Angela Davis’ Juneteenth speech becomes a reality

On the left, Clarence Thomas presents the ILWU Local 10 Honorary membership Certificate to Angela Davis. On the right, she was given an archival photo of her that Ken Green took on June 24, 1980. In his presentation Thomas talked about Davis’ childhood in Birmingham, Alabama. “Her parents, who were Black leftists, lived on Dynamite Hill, so named because white supremacists, the KKK, use dynamite to terrorize the Black community. The influence of a politically radical family on Davis’s intellectual development gave her a great advantage.”

On June 19, at a Juneteenth membership meeting, the International Longshore and Warehouse Union (ILWU) Local 10 in the San Francisco Bay Area inducted Angela Davis as an honorary member.

Local 10 President Trent Willis opened the ceremony by calling on women members of the longshore workers’ union and women members of the community to testify on Angela Davis’ behalf.

They each said that Davis’ lifetime of fighting for social justice had opened doors for them. Much of what they spoke about was written on the plaque certifying her membership:

“Sister Angela Davis’ selection … is a testament to her life’s work that embodies what ILWU Local 10 stands for. She is a radical African American female activist-scholar ­writer and educator, who has been in the vanguard of the Black liberation movement and struggle for the emancipation of the working class at home and abroad.

“She is indeed an internationalist. Her politics and beliefs reflect those of the founders of the ILWU. As a result, Sister ­Angela has been the victim of targeting by the FBI, she has faced death threats, she has also been placed on the FBI 10 Most Wanted List, and held as a political prisoner. All of this is attributed to her uncompromising commitment to fighting systemic racism, capitalism, and imperialism.”

Call for justice in 1971

Davis has a long history with the ILWU.

In 1971, Cleophas Williams wrote the following resolution which called for justice for Angela Davis at the ILWU Convention:

“WHEREAS: We know from California history that anti-­radical hysteria and frameup are anti-labor weapons; and

“WHEREAS: We know that Tom Mooney, a labor organizer, was kept in prison for 32 years before it was officially acknowledged that he was framed. We know that Harry Bridges was ­per­se­cu­ted for 20 years because he was an effective and militant union leader; and

“WHEREAS: Now there is a relentless crusade to kill Angela Davis, prejudice and frameup is now employed to crush Black Militancy. The same device has ­always been used against labor when the powers of big business and government decide that organized workers are ‘getting out of line;’ and

“WHEREAS: When President Nixon, Governor Reagan and the big money press incite the legal lynching of Angela Davis, ­experience tells us to beware. Those are our enemies too. It could well be us ‘next time around,’ or it could be you; and

“WHEREAS: Angela is also charged with conspiracy. An old gimmick used to repress the labor movement in this country. We defend ourselves by ­defending Angela Davis;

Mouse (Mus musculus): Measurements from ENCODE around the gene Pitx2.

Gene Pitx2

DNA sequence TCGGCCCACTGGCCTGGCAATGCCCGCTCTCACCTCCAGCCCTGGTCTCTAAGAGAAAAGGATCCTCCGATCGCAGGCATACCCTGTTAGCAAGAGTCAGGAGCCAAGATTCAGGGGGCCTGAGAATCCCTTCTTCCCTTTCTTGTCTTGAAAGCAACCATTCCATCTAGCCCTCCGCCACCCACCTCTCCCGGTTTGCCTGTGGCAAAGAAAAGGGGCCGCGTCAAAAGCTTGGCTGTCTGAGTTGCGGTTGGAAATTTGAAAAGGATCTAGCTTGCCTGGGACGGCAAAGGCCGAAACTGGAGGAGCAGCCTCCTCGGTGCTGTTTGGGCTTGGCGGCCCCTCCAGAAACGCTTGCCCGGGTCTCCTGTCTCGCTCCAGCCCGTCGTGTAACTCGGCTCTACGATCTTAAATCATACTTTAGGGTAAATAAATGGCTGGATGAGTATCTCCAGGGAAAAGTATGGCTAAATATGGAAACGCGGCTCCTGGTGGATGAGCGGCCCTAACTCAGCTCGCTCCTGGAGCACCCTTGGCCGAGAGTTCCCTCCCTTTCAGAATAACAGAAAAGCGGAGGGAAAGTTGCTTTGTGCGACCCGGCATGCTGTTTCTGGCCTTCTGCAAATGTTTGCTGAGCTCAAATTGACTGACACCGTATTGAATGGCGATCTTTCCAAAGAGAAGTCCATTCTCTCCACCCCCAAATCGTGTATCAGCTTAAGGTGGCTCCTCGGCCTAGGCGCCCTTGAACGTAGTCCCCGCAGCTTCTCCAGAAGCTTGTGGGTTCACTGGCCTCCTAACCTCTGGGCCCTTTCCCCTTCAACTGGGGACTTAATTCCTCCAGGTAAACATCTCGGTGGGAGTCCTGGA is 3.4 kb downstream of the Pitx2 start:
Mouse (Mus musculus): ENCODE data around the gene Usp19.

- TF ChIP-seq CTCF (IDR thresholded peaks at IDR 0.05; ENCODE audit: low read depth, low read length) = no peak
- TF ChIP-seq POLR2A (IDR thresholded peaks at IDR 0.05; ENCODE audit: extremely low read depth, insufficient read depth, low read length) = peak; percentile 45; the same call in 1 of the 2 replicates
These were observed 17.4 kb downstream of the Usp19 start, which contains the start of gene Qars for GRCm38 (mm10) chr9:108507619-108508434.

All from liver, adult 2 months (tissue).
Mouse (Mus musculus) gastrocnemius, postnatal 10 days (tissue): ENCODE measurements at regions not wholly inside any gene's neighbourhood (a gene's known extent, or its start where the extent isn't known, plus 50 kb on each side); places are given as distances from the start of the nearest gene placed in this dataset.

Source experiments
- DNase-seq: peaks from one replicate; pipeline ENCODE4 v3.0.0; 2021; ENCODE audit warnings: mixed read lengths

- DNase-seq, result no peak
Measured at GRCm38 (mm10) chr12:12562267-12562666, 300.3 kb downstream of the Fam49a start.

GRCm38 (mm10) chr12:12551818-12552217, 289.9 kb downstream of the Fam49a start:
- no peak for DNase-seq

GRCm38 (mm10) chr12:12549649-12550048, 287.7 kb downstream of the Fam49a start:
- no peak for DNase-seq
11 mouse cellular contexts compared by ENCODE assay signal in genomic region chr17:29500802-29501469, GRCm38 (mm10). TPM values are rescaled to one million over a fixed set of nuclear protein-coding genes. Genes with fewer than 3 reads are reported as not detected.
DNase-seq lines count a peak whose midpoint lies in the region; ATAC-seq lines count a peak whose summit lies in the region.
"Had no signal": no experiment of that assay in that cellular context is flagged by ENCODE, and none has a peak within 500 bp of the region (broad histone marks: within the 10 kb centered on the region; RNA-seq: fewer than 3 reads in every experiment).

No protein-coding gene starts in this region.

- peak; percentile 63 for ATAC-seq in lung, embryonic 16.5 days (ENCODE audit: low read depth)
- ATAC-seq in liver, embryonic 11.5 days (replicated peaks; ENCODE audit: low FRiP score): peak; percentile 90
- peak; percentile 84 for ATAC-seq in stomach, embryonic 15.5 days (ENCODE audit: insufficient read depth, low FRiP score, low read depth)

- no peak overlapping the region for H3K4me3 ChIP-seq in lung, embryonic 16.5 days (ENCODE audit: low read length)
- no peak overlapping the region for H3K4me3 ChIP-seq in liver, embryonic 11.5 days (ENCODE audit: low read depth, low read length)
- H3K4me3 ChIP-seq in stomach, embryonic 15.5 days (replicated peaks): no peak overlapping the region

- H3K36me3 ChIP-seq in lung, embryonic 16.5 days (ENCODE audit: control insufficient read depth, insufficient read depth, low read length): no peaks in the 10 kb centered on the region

“THEREFORE BE IT RESOLVED: The International Convention of the ILWU goes on record to support Angela Davis and to see that she receives a fair trial and is released on bail pending trial.”

Juneteenth speech becomes reality

This is only the third time an honorary ILWU membership has been bestowed, the first being to Paul Robeson in 1943, and the second to Dr. Martin Luther King Jr., who had spoken before ILWU Local 10 only six months before he was assassinated.

When the union’s president, Trent Willis, spoke on Angela Davis’ membership, he talked about what it meant to be a member of ILWU Local 10 and it’s historic Black, Brown, Red, Yellow and white rank-and-file unity. He said, “Know who you are!”

Willis said he’d been reading Malcolm X on “The Ballot or the Bullet.”  He explained that the racist war is ongoing and that the union contract is a form of war meant to prevent real war. He said that if people were denied participation in the voting process, as is currently being enacted by some in the U.S. Congress and some states, that denial of rights is an open act of war.

In upholding the fighting legacy of ILWU Local 10, Willis pointed out that Davis had gone to prison to defend her people. The union hall erupted!

Angela Davis expressed her appreciation by reiterating the role of Local 10 in linking the fight for workers’ rights to combating racist capitalism. She talked about how Local 10 had refused to unload cargo from apartheid ships from South Africa as well as the recent apartheid ship from Israel; how they used their power at the point of production to support Mumia Abu-Jamal. The union hall erupted again!

One year ago, during the height of the pandemic, Angela Davis spoke to dockworkers and community protesters at the 2020 Juneteenth Commemoration at the Port of Oakland.

She said, “I was thinking the other day that if I did not become a university professor, my next choice probably would have been to become a dock worker or warehouse worker in order to be a member of the most radical union in the country, the ILWU.”

In her speech on Juneteenth 2021, Honorary ILWU Local 10 Member Angela Davis spoke about the official U.S. government recognition of the holiday occurring some 158 years after the Emancipation Proclamation and one year after the burst of outrage that gripped the country following the police murders of George Floyd, Breona Taylor and all the others.

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